Its limitations, he explained, include vested interests in the inclusion of CSOs in the NCC-Council; duplicity of regulators (DCC & NCCC); bold embrace of market mechanisms (capital solution) and that two years into the emergence of the Act, there is no National Action Plan yet, even as the Federal Government encourages the commencement of gas and oil exploration in Nassarawa and Bauchi states.
Martins, who decried what he described as “the loud silence of the Act on the progressive divestments of IOCs in Nigeria,” pointed out that other limitations are inconsistencies with the NDCs; the opaqueness in Hydrocarbon tax as provided in the Petroleum Industry Act (PIA) and carbon tax in the NCCC, wondering: Who gets what and how?
Speaking on the Energy Transition Plan (ETP), he stated that the ETP targets reduction of emissions, development of the power sector and achieving carbon neutrality by 2060 with the objectives of lifting no fewer than 100 million Nigerians out of poverty and drive economic growth, as well as bringing modern energy services to all Nigerians.
He said other objectives are to manage the expected long-term job losses in the oil sector due to the reduced global fossil-fuel demand, play leadership role in Africa by promoting a fair, inclusive and equitable energy transition in Africa that will include Gas as a “transitionary fuel” and streamline existing and new government-related energy transition initiatives with special focus on power, cooking, oil and gas, transportation and industries.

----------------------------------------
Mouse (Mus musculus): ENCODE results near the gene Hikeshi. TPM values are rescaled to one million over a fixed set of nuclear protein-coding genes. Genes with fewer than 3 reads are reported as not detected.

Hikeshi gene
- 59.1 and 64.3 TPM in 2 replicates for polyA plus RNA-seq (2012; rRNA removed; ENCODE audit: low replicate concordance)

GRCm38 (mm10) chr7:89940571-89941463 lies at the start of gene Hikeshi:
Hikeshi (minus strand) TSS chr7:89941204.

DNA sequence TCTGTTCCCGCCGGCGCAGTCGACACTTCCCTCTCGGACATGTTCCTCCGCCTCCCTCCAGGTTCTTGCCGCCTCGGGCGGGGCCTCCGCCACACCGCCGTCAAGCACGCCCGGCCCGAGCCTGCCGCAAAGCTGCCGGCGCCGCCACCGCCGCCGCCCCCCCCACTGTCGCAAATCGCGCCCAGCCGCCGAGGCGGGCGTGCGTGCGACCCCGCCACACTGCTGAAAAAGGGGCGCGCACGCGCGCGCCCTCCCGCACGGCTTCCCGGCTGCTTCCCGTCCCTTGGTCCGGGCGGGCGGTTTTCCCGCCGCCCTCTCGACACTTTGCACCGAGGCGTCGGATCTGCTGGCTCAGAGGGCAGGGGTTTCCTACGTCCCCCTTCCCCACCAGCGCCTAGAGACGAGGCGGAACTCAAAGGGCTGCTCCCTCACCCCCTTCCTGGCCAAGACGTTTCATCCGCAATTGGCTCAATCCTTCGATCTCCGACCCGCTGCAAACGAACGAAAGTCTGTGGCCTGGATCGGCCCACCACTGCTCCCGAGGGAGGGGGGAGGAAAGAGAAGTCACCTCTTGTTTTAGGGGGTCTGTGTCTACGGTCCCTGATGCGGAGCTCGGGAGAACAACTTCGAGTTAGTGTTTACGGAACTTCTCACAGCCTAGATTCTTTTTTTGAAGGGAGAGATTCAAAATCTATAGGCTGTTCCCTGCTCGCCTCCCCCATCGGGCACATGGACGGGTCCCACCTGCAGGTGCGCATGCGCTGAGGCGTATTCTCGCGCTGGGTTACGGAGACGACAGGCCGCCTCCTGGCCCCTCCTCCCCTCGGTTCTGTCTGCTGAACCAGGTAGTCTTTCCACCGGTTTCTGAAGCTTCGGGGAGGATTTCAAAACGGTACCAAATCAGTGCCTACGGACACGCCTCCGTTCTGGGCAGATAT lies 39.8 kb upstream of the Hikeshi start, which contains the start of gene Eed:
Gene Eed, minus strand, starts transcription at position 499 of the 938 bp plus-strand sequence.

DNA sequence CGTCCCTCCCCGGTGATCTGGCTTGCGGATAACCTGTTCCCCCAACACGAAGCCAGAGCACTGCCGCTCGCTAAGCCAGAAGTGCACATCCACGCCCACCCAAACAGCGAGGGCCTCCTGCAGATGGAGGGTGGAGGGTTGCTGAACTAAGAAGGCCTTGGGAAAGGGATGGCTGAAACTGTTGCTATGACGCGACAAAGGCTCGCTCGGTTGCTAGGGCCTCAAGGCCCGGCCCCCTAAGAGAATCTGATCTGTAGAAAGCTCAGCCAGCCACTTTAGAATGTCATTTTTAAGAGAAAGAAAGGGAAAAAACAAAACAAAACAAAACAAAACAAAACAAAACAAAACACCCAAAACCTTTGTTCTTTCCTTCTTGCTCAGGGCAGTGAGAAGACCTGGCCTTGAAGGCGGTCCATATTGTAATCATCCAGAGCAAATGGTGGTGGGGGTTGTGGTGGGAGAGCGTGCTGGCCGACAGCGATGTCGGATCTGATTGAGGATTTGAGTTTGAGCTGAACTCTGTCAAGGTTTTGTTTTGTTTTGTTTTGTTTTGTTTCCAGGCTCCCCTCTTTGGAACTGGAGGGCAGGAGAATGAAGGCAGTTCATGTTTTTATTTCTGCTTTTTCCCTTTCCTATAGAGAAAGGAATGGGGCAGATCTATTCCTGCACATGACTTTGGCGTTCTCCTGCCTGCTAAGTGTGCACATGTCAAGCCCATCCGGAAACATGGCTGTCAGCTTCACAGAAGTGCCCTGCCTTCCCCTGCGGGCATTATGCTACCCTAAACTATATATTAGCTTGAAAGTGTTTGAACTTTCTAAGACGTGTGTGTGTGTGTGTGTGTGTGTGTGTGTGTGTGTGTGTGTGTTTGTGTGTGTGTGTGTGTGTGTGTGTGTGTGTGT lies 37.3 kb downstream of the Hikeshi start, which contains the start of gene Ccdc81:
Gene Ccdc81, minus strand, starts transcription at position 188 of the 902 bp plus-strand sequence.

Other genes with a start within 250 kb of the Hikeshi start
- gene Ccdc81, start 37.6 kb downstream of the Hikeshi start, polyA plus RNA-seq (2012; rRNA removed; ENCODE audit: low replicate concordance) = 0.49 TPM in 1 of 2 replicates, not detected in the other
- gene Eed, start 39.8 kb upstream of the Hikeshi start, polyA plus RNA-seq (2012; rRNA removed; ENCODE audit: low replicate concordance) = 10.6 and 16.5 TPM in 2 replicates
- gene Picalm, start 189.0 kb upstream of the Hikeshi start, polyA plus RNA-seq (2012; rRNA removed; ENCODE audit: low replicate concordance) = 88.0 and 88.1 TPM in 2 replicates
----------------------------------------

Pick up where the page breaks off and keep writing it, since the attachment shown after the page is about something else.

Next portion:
In the same vein, limitations of the ETP include the huge influence of foreign interests, the tall financial order of $10 billion yearly, investment window for big polluters, majorly multinational and local oil companies and the advancement of anti-people initiatives and promotion of false solutions
In his recommendations for the NCC and ETP, he maintained that the Act and further engagements on the issues must address the operational bureaucracy of the NCCC, harmonise the inconsistencies inherent in them, institute Environmental Impact Assessment (EIA) with adequate feedback mechanisms, as well as build and leverage internal competence and close-up foreign influences to ensure success and sustainability of climate change actions and energy transition plans in the short, medium and long-terms.